July 5, 2012 | By Hanni Fakhoury

Court in OWS Twitter Case Gets it Wrong Again

Despite Twitter's (and our) best efforts, it has been ordered to disclose to the government all of the information it has on an Occupy Wall Street protester. 

We've been following the case of Malcolm Harris'  -- arrested in connection with the OWS Brooklyn Bridge protest in October 2011 -- very closely. Charged with disorderly conduct, New York City prosecutors sent a broad subpoena to Twitter, seeking to obtain any and all information it had on Harris -- tweets, subscriber information, email addresses. From the very beginning, we suspected that the government was really after location information. And sure enough, after Harris challenged the subpoena, the NYC prosecutors admitted they wanted the information to show he was on the bridge at the time of his arrest.

In April, the court denied Harris' motion to quash, writing an opinion filled with troubling legal conclusions, finding Harris had no legal standing to challenge the subpoena since he didn't own his tweets, and allowing the government to access content and location data without a search warrant. Thankfully, Twitter stepped up to challenge the subpoena since the court ruled Harris couldn't do it himself, and together with the ACLU and Public Knowledge, we filed an amicus brief in support of Twitter's motion to quash.

Unfortunately, last week the court issued another decision, this time denying Twitter's motion to quash for much the same reason that it denied Harris' motion to quash: the belief that there is no expectation of privacy -- and thus no 4th Amendment privacy interest -- in information turned over to companies or broadcast over the Internet. While we're not surprised the judge didn't change his mind, we're still disappointed to see the court failing to appreciate the privacy concerns at stake. We think the court is behind the times on this important issue.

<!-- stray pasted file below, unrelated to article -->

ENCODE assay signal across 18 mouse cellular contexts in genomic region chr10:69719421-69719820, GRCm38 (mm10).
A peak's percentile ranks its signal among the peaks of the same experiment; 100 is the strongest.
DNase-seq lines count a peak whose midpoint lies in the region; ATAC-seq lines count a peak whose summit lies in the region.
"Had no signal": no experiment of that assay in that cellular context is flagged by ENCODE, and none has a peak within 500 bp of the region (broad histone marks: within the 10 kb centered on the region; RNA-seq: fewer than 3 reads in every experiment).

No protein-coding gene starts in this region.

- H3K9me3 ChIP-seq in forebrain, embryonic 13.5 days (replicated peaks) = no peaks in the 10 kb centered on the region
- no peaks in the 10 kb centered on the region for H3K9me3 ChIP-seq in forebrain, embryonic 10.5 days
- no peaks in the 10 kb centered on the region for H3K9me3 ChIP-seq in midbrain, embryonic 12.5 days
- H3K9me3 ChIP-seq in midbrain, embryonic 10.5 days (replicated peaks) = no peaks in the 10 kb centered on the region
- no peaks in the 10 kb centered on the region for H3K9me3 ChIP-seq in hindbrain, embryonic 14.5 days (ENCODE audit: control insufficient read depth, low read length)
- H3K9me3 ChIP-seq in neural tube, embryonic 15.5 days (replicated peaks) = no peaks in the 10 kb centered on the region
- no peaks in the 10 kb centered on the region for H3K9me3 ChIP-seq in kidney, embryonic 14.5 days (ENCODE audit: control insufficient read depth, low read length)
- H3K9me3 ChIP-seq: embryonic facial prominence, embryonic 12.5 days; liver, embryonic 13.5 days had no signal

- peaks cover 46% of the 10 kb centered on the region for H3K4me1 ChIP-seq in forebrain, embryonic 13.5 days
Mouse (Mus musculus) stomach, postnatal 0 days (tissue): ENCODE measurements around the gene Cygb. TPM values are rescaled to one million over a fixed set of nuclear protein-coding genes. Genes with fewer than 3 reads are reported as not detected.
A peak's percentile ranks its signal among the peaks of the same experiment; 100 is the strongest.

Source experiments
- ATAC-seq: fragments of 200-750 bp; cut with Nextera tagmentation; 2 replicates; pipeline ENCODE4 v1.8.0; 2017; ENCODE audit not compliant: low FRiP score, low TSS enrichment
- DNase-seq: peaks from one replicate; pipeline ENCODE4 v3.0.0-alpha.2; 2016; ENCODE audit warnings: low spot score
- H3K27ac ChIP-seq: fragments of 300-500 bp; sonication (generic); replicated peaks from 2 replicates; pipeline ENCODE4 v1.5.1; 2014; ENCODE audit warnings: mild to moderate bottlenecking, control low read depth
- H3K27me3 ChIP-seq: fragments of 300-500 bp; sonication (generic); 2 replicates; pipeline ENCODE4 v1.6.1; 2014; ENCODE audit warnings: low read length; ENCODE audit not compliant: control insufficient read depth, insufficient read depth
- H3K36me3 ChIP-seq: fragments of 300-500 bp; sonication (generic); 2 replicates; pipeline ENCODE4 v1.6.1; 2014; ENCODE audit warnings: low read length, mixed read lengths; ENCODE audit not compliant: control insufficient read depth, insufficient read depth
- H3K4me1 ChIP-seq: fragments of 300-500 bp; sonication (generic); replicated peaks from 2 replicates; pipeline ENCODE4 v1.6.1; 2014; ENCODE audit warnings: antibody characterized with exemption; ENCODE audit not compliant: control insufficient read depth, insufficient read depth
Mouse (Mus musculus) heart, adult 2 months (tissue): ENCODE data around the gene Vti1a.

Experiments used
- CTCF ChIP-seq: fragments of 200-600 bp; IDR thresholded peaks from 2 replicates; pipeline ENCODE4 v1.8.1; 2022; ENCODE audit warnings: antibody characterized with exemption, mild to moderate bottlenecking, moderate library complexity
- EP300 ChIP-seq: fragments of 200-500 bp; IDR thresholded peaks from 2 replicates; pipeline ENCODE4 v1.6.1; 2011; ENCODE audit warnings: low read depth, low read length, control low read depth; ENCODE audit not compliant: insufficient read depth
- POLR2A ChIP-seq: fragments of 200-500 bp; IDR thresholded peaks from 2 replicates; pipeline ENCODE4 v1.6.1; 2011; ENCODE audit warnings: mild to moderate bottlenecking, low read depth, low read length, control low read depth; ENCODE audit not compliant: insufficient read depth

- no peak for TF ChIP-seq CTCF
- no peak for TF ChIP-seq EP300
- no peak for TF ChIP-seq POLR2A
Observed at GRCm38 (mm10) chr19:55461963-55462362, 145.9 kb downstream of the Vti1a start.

We've repeatedly (and are continuing to) challenge this idea and have seen some courts slowly begin to recognize that the 4th Amendment's right to privacy applies to information, like emails and cell site location information, turned over to third parties. Earlier this year, Supreme Court Justice Sotomayor noted in her concurring opinion in United States v. Jones that the elimination of privacy rights in information turned over to third parties is "ill-suited" for the digital age we live in today.

While we may have lost this round of the fight, we're positive that this will not be the end of this issue both in Harris' case, and in similar cases throughout the country. As this case and issue work their way up through the appellate courts, EFF will be continuing the fight to keep this sensitive personal information out of the prying hands of the government unless they obtain a search warrant.

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